Social Scientist. v 12, no. 130 (March 1984) p. 69.

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K SESHADRI, RURAL UNREST IN INDIA, Intellectual Publishing House, New Delhi, 1983, pp 192, Rs 80.

IT IS hardly necessary, especially for readers of* this journal, to underline the significance of the subject of Professor Seshadri's book, rural unrest, as,a subject of study that interest spolitical activists and social scientists alike. Given the immense variation in social formations and power strctures in different parts of India it is only to be expected that new researches into this area will provide more interesting evidence demonstrating linkage and discontinuities. All this, one hopes, will help to strengthen and take forward the struggle in which the country's rural poor are engaged.

The author of this book has not only been a distinguished teacher of political science and the author of several books but is also well known as a veteran of the, now legendary, Telengana peasants' struggle of the late 1940s. In this book he brings to bear both his academic curiosities and his, political experience. The book, therefore, gives the reader a practical feel of the whole range of issues related to the problems of the Indian countryside.

The book is divided into nine sections which are more in the nature of individual essays rather than chapters leading up to a central argument. There is, nevertheless, a unifying thread provided by the subject of rural unrest. One does wish, however, that the essays were ordered more systematically. It would have helped the reader if the book were to be broken up into, say, three parts, one containing a description of agrarian conditions and rural administration, a second containing a history of peasant movements, and a third section consisting of the author's views on the current stage of the struggle concluding with his suggestions as to the steps that ought to be taken.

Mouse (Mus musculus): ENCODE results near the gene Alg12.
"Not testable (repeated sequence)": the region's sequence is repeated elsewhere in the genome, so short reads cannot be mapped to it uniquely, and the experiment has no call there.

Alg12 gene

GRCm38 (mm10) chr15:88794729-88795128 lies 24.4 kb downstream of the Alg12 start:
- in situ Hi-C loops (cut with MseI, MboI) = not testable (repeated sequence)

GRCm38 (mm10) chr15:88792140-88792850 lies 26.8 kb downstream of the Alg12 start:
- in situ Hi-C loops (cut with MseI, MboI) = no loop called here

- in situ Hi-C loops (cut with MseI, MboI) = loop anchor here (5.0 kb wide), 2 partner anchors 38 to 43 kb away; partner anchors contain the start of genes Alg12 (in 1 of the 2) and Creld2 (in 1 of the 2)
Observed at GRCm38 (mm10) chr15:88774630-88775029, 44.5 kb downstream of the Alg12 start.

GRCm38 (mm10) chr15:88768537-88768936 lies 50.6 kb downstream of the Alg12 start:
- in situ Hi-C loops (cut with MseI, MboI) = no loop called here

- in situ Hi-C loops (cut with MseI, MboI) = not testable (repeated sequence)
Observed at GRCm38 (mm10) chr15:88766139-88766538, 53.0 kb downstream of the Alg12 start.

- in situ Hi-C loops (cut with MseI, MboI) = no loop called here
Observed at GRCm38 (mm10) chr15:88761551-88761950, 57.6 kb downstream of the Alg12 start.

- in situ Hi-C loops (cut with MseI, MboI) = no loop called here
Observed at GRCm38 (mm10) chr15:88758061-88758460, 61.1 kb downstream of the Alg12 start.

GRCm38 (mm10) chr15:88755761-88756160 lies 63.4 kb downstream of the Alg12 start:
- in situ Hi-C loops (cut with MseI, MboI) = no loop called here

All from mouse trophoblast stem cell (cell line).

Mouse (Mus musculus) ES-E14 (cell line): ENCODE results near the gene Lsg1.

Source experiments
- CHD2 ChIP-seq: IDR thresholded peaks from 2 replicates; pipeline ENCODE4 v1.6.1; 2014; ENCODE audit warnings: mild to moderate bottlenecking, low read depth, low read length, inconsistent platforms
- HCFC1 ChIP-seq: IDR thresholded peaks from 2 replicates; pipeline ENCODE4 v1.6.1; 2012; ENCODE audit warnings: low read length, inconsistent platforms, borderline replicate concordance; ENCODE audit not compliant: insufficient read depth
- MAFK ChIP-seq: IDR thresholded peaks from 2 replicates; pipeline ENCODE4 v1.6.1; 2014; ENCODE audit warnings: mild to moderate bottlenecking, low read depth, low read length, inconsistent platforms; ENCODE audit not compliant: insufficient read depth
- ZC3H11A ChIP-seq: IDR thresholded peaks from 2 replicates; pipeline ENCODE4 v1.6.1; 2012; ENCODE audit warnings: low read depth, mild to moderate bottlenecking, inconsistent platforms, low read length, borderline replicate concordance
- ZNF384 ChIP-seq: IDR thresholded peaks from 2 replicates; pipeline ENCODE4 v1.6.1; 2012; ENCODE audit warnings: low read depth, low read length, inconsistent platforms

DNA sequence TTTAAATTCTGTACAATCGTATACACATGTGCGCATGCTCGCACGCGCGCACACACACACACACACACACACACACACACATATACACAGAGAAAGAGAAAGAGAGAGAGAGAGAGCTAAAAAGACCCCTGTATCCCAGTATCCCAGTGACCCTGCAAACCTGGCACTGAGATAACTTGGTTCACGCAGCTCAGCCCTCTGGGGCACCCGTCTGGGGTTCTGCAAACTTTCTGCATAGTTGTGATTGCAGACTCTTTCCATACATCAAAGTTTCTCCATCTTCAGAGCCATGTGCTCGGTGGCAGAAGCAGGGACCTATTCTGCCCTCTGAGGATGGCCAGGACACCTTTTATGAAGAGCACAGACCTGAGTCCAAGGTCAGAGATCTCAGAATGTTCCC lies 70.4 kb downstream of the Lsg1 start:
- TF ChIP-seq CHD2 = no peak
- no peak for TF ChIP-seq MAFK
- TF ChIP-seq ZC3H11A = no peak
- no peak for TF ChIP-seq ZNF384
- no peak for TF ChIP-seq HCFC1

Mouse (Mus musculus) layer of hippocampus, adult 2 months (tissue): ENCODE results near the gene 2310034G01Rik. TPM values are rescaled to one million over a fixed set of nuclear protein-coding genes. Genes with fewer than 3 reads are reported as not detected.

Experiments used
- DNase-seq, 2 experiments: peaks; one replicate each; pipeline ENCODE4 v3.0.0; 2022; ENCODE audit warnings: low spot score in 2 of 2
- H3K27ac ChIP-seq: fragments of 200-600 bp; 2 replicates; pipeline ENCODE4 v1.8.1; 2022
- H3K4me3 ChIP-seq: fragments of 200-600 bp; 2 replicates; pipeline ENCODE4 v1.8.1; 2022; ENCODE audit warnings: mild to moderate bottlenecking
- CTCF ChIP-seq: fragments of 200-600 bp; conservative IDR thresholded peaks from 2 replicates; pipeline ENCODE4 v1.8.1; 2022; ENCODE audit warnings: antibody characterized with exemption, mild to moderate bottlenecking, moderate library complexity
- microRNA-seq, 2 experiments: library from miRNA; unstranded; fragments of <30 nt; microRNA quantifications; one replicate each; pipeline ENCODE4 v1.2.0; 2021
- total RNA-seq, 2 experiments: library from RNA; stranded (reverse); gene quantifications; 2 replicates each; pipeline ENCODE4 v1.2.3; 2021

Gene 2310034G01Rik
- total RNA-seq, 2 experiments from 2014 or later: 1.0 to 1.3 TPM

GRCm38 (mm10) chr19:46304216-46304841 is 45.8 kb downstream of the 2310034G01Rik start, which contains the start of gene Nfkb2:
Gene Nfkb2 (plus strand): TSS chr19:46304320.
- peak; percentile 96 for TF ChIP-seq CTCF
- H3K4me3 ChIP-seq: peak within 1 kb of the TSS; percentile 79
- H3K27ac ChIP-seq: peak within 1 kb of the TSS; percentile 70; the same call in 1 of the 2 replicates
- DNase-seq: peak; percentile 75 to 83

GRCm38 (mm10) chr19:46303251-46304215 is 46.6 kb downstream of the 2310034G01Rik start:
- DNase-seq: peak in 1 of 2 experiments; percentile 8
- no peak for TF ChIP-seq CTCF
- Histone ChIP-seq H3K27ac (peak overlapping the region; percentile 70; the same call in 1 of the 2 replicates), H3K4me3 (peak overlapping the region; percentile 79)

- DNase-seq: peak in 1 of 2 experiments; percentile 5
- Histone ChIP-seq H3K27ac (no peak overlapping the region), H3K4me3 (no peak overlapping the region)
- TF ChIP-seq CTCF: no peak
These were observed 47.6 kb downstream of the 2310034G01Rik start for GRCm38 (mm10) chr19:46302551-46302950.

These themes are already there in the book. For instance, the first article is entitled "The Quagmire of Traditional Exploitation", in which the author tells us how the agrarian system in India has remained exploitative from medieval to modern times despite land reforms and how in spite of institutional changes the more powerful have managed to benefit. The second essay goes into greater detail about the social structure of the Indian countryside and the changes that have occurred since independence. In this connection factional, caste and class cleavages are discussed and it is shown how in the micro-politics jbf the villages the poorest lose out, mainly because they are forced to get involved in faction-fights which only benefit the powerful. Thus^ from the statement in the first chapter that in independent India "feudalism took a different form and was not abolished totally, as it should have been if /the classical Marxist theory of bourgeoisie doing away with feudalism were to have occurred" (p 15) the author concludes in the

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